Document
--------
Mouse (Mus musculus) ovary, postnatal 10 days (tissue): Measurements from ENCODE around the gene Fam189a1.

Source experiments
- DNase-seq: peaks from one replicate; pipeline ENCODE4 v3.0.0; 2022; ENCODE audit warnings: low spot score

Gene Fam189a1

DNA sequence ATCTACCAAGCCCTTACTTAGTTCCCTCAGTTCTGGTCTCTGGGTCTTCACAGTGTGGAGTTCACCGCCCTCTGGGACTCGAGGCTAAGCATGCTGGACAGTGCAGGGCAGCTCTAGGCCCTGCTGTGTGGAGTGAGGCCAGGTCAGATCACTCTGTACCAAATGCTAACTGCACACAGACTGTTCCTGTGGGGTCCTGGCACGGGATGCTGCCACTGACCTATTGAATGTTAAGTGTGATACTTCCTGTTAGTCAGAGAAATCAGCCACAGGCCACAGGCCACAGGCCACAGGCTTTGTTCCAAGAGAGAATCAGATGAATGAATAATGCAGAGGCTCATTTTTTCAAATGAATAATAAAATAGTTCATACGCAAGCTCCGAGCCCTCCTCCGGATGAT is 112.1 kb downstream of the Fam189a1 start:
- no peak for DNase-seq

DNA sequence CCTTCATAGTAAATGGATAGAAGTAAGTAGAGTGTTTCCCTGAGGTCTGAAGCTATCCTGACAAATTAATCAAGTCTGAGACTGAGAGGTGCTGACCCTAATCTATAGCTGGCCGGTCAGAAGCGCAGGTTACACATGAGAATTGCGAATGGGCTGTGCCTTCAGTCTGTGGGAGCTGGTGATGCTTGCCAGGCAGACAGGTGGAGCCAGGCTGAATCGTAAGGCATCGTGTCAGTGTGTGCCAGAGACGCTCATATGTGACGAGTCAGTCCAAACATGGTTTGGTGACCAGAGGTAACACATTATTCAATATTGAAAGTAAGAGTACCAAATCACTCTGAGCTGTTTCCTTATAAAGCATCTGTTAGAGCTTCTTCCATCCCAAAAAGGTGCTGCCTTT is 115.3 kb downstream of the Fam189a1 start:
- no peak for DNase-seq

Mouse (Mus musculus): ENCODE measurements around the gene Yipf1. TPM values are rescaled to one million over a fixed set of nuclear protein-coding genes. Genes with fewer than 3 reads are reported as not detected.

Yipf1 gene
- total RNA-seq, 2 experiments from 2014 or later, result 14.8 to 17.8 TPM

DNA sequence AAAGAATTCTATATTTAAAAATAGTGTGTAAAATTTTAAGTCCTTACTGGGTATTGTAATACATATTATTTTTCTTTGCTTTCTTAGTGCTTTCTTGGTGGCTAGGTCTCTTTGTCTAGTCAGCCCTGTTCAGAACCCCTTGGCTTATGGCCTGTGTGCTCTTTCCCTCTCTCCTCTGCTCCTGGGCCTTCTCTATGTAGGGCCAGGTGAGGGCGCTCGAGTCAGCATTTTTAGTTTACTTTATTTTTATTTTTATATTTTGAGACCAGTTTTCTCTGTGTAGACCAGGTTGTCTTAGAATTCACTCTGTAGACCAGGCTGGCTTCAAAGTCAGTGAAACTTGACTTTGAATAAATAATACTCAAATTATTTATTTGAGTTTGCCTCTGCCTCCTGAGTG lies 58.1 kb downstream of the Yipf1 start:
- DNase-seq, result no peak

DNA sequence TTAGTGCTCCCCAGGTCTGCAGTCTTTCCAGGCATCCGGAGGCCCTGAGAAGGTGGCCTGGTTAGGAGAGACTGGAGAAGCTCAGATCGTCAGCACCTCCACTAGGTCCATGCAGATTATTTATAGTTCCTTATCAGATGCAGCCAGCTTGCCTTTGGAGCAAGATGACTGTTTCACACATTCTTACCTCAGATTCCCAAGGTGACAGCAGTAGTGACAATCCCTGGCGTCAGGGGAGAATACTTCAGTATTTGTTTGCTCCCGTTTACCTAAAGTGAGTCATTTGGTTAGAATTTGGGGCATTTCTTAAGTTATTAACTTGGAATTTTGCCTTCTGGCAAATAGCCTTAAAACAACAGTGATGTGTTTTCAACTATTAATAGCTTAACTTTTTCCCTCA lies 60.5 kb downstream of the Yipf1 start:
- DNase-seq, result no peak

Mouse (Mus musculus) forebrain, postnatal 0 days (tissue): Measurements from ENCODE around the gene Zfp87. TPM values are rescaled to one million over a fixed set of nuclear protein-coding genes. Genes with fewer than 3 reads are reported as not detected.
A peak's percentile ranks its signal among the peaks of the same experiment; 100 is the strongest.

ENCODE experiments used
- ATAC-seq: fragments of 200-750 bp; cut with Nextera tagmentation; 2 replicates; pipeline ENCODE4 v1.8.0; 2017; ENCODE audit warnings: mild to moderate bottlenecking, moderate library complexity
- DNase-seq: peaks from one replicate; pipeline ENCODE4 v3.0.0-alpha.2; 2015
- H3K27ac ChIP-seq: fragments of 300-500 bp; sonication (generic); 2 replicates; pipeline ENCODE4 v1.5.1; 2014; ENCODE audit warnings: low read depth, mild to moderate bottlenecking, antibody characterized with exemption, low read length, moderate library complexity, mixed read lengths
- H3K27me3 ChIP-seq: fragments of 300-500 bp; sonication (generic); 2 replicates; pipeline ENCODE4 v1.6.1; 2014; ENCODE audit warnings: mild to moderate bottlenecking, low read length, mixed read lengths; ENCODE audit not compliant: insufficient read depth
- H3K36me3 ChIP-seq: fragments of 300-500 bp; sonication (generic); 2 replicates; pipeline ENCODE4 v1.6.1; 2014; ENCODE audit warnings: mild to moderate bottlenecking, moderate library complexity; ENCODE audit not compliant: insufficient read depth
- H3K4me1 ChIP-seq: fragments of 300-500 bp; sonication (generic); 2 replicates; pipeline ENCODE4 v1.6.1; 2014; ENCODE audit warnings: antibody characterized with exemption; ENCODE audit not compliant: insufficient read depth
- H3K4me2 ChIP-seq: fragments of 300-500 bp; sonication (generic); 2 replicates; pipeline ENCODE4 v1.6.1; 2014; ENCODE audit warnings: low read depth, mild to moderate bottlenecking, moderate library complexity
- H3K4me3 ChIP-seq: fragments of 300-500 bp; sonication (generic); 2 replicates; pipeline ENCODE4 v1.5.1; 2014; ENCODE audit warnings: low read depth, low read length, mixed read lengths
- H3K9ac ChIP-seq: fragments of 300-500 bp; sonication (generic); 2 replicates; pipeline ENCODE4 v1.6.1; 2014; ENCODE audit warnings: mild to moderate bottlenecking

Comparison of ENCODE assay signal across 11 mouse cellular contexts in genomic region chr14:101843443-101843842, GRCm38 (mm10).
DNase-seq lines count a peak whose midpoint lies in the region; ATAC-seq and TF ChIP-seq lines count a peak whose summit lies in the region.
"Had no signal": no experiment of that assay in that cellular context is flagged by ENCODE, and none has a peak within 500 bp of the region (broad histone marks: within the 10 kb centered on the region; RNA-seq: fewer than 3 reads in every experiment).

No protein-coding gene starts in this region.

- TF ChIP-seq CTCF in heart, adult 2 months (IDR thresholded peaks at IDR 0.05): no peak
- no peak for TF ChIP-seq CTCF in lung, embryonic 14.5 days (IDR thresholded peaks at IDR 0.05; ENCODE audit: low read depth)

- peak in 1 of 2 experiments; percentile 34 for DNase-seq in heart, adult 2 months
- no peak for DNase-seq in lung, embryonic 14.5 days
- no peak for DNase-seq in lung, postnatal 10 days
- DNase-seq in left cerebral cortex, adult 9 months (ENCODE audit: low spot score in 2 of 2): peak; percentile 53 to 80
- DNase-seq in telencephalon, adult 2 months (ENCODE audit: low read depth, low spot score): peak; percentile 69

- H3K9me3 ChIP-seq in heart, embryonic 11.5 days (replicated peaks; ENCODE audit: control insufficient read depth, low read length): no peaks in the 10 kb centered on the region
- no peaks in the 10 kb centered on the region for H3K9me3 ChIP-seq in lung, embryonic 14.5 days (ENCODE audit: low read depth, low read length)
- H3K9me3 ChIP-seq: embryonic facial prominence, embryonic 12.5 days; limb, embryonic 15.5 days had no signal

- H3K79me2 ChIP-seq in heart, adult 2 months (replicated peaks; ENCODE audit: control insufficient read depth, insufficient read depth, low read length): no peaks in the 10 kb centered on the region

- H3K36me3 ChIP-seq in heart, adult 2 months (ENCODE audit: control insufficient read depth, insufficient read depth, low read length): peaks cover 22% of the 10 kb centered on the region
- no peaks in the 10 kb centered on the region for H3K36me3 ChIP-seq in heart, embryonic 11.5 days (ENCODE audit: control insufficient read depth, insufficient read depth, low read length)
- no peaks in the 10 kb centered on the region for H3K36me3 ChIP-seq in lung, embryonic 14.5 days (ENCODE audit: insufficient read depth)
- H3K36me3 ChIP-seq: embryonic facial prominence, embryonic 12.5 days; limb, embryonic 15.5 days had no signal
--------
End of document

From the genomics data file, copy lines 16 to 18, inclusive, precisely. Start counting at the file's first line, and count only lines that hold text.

Mouse (Mus musculus) forebrain, postnatal 0 days (tissue): Measurements from ENCODE around the gene Zfp87. TPM values are rescaled to one million over a fixed set of nuclear protein-coding genes. Genes with fewer than 3 reads are reported as not detected.
A peak's percentile ranks its signal among the peaks of the same experiment; 100 is the strongest.

ENCODE experiments used